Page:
C. its acoustic energy prevented from dissipating by -> correct as prevented is modifying the "its acoustic energy" - a noun

D. its acoustic energy prevented from being dissipated as a result of -> dissipating not as a result of boundaries of ocean but because of boundaries of ocean

E. preventing its acoustic energy from dissipating by -> comma + verbing modifier attaches to the subject of the previous clause which means Sound itself is preventing its acoustic energy which is ridiculous.
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Re: *700* Sound can travel through water for enormous [#permalink]

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Sound can travel through water for enormous distances, prevented from dissipating its acoustic energy as a result of boundaries in the ocean created by water layers of different temperatures and densities.


A. prevented from dissipating its acoustic energy as a result of
comma+ed modifier modifies the closest noun - thus incorrect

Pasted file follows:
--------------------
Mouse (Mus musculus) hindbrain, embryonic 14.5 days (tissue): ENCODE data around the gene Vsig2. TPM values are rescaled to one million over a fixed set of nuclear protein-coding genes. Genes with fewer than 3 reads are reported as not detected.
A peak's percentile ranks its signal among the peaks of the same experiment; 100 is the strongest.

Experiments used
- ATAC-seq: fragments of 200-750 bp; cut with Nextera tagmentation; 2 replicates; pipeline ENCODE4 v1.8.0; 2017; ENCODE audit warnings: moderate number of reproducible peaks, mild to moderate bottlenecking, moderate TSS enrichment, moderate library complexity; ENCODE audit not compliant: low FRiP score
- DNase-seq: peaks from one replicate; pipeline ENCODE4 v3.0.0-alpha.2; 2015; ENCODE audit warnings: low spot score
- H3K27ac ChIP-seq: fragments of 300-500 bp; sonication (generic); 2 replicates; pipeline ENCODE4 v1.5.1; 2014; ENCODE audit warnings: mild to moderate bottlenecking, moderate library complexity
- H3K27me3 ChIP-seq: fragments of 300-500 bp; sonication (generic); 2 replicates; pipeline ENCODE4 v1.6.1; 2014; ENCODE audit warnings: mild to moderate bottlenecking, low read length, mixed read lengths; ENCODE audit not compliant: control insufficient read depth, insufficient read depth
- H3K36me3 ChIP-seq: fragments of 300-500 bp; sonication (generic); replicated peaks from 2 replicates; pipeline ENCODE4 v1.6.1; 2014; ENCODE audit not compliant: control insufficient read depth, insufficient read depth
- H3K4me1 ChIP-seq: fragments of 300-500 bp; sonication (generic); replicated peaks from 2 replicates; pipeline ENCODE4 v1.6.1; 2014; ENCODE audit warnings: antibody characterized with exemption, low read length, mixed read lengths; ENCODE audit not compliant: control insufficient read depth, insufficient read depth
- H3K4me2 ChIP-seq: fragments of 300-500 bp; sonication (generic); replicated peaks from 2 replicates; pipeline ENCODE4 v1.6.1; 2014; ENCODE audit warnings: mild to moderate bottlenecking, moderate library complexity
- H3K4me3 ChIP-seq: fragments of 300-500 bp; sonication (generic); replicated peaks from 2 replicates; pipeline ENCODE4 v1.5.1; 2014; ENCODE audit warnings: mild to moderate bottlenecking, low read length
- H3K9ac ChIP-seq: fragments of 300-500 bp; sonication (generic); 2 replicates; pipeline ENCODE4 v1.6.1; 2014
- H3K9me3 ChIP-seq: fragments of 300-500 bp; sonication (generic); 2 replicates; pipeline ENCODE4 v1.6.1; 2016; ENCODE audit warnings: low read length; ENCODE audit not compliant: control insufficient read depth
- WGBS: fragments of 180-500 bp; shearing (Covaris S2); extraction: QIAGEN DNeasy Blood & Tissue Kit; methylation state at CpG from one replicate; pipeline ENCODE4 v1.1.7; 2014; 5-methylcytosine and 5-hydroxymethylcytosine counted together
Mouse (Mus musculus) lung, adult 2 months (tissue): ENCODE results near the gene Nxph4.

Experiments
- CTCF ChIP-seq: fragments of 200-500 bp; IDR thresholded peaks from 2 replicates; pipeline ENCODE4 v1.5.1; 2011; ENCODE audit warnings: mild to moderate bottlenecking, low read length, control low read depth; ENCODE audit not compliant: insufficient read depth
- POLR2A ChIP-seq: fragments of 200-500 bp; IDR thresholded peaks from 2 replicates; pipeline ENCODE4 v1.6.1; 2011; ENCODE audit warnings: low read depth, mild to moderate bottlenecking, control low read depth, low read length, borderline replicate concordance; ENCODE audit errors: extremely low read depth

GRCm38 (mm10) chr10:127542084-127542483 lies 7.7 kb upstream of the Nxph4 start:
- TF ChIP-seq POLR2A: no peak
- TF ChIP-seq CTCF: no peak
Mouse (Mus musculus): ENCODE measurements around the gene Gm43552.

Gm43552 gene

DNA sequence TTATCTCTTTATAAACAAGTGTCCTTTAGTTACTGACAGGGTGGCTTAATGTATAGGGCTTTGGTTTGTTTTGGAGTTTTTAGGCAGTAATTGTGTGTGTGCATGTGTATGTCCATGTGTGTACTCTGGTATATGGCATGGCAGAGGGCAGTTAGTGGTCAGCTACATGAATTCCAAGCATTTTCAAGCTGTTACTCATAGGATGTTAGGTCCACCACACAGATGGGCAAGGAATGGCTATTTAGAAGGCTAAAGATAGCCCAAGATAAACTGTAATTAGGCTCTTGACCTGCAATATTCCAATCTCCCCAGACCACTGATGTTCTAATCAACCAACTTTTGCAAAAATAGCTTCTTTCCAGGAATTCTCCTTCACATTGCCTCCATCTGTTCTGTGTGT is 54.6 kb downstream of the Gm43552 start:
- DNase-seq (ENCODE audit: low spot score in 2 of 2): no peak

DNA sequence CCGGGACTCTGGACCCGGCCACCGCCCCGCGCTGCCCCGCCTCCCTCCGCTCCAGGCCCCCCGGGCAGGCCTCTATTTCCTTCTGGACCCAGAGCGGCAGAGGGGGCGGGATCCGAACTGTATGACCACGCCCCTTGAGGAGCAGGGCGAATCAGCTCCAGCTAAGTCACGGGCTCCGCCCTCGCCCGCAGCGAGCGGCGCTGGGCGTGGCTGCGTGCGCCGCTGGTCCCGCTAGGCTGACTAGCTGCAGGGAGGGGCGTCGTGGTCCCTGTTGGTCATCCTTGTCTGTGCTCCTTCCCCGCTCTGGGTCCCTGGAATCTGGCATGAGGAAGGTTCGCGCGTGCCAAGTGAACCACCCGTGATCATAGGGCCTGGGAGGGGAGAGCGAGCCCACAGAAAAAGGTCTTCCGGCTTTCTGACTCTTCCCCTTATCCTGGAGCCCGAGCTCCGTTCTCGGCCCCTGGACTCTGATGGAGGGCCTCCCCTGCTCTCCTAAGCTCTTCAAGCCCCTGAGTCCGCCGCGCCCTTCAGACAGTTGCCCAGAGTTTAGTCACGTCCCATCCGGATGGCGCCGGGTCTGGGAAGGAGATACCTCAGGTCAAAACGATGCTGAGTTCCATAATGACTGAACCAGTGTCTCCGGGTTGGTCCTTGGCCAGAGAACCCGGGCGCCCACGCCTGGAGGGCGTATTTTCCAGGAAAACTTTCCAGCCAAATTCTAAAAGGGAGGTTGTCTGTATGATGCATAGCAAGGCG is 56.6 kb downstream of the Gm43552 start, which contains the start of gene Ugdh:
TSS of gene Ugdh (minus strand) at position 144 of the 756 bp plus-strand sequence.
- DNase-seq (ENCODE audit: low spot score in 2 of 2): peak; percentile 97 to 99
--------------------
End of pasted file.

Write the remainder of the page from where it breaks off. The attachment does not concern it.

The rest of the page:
B. prevented from having its acoustic energy dissipated by
same error as in A.

C. its acoustic energy prevented from dissipating by
noun+noun modifier used correctly.

D. its acoustic energy prevented from being dissipated as a result of
being is correctly used in 2 cases:
1. when it is used as a noun
2. when it is used in a passive voice construction
none of these cases is here, hence incorrect.

E. preventing its acoustic energy from dissipating by
comma+ing modifier modifies entire clause by associating itself with subject and verb of the clause preceded. thus, in this case it is incorrectly used.
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Re: Sound can travel through water for enormous [#permalink]